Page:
Erdogan: 'IDF fired phosphorus at children'

Livni hails efforts to f

October 13, 2009 10:58
2 minute read.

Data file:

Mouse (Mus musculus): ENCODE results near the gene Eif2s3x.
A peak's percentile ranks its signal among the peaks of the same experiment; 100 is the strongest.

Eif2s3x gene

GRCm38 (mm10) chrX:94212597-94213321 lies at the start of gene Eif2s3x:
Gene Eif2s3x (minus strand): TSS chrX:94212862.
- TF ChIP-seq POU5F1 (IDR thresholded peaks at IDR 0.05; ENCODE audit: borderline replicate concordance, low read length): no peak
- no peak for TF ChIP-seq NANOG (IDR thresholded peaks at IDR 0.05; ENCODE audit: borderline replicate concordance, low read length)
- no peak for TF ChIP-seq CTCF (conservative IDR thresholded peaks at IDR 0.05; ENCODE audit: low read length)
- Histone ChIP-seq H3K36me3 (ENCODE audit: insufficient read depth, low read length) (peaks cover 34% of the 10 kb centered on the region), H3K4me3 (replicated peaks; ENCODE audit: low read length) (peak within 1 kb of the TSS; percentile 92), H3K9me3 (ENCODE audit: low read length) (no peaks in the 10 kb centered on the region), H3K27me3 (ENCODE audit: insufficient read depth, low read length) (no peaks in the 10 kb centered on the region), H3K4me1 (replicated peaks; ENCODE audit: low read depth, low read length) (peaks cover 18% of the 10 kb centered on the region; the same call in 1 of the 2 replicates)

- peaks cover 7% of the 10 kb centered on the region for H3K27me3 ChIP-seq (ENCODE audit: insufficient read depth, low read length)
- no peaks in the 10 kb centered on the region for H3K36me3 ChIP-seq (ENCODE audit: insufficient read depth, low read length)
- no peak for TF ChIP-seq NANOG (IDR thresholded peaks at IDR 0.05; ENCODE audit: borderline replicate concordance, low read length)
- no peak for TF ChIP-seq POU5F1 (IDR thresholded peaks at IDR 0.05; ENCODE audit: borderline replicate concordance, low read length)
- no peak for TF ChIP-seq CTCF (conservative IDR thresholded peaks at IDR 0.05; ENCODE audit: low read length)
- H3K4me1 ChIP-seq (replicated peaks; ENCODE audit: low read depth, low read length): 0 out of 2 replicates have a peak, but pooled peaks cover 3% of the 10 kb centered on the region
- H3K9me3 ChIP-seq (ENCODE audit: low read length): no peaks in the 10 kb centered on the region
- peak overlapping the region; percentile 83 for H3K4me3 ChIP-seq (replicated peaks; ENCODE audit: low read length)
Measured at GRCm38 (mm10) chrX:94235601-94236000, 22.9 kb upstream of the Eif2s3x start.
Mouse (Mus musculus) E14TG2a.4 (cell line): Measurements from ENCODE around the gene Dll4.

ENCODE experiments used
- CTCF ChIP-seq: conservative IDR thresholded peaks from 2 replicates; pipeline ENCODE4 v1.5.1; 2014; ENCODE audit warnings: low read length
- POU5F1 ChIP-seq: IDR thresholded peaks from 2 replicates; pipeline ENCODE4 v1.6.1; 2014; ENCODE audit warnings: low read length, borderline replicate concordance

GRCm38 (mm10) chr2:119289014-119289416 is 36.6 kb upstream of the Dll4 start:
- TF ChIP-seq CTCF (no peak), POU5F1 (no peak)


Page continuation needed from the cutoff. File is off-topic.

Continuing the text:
Less than a week after Turkey informed Israel that it was unwelcome in the Anatolian Eagle military exercise, Jerusalem-Ankara relations showed no signs of improving Tuesday, with the country's prime minister accusing Israel of firing phosphorus shells at innocent children during Operation Cast Lead in Gaza. According to the Sabah newspaper, Turkish Prime Minister Recep Tayyip Erdogan told religious leaders on Monday, "While in some countries children are provided with comfort, peace, the most advanced education and health opportunities while other children are faced with poverty, destitution, helplessness, war, conflict, weapons of mass destruction and phosphorus bombs. We are forced to heed the sounds of persecution." "Iraq was occupied. Baghdad and Basra were bombed while all of humanity watched as it was broadcast live on their television," Erdogan went on to say. "It was the same when phosphorus bombs were rained on innocent children in Gaza, the whole world, all of humanity, watched from their comfortable chairs and their safe havens. However, as all this was happening, unfortunately from time to time in international discussion platforms, the term 'Islamic terror' began to be used, and efforts were made to place blame on the Muslims and Islam." Earlier Tuesday, opposition leader Tzipi Livni expressed her support for the government's efforts to mend Jerusalem-Ankara relations. Speaking Monday to the Turkish TRT television network, Livni said the relations between Israel and Turkey were strategic, adding that these relations were irrespective of the type of government currently in Jerusalem and "there is no opposition or coalition" on this matter. In an interview with Israel Radio, Livni said she coordinated the interview with the Foreign Ministry in advance. Livni served as foreign minister in the previous government, including during Operation Cast Lead, which Turkey was initially said to have cited as a reason for the drill's cancellation. The former foreign minister said she supported the government's actions to end the crisis. She said what was on the line was not Turkish-Israeli relations but the division between states in the region. Operation Cast Lead in Gaza, she said, was not directed at Gaza and its residents. Israel left Gaza, but in return, all it received were "thousands of rockets against our citizens," she said, stressing that the operation was directed against the rockets and those who launch them, and condemning Hamas for choosing to operate from within civilian areas. Livni told the Turkish station that in meetings with Turkish officials when she was foreign minister, she saw more things connecting than separating the two countries, and said that Israeli-Turkish relations were productive for Turkey and its interests, not just for Israel. Supporting the war on terror is not anti-Palestinian, it's anti-terror, Livni said, emphasizing that Hamas did not represent the Palestinians' national aspirations and did not advance them.

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